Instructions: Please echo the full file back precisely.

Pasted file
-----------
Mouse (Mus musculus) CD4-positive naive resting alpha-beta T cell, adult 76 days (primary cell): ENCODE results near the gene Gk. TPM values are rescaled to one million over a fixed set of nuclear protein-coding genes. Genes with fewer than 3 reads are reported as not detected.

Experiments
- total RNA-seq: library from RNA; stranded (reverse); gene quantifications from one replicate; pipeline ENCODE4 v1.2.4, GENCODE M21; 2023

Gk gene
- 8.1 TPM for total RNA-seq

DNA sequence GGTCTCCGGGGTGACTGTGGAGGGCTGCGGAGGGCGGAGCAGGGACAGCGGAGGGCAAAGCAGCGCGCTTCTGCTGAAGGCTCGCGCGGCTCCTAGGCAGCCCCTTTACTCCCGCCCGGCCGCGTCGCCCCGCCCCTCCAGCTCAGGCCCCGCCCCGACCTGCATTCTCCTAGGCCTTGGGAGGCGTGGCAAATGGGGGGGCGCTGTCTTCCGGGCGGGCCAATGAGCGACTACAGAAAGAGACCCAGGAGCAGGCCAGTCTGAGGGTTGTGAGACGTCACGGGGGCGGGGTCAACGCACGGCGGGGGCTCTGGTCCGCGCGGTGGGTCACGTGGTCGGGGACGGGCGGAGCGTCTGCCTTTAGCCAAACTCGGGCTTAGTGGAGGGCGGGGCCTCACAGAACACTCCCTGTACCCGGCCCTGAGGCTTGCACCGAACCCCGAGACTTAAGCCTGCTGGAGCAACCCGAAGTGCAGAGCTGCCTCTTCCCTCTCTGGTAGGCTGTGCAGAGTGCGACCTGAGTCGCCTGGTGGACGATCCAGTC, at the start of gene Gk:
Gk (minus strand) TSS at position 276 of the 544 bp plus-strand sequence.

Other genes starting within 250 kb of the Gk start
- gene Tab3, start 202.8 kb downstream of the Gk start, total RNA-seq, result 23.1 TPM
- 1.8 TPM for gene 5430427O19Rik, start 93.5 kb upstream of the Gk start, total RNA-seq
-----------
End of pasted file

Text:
Mouse (Mus musculus) CD4-positive naive resting alpha-beta T cell, adult 76 days (primary cell): ENCODE results near the gene Gk. TPM values are rescaled to one million over a fixed set of nuclear protein-coding genes. Genes with fewer than 3 reads are reported as not detected.

Experiments
- total RNA-seq: library from RNA; stranded (reverse); gene quantifications from one replicate; pipeline ENCODE4 v1.2.4, GENCODE M21; 2023

Gk gene
- 8.1 TPM for total RNA-seq

DNA sequence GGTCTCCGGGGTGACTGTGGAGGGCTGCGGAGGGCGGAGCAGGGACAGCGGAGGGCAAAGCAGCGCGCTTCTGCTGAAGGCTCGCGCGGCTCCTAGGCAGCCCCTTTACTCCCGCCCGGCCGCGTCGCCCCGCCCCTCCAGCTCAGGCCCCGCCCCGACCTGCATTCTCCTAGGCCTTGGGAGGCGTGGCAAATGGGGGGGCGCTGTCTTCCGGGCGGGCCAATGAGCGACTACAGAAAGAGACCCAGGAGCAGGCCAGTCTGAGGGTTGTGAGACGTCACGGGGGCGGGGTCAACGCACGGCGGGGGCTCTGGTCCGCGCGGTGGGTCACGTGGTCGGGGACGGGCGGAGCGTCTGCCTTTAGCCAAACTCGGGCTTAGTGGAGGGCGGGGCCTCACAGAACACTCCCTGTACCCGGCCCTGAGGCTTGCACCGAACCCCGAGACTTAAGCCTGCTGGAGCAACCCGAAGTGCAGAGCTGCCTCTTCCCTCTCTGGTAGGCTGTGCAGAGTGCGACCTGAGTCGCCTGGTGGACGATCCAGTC, at the start of gene Gk:
Gk (minus strand) TSS at position 276 of the 544 bp plus-strand sequence.

Other genes starting within 250 kb of the Gk start
- gene Tab3, start 202.8 kb downstream of the Gk start, total RNA-seq, result 23.1 TPM
- 1.8 TPM for gene 5430427O19Rik, start 93.5 kb upstream of the Gk start, total RNA-seq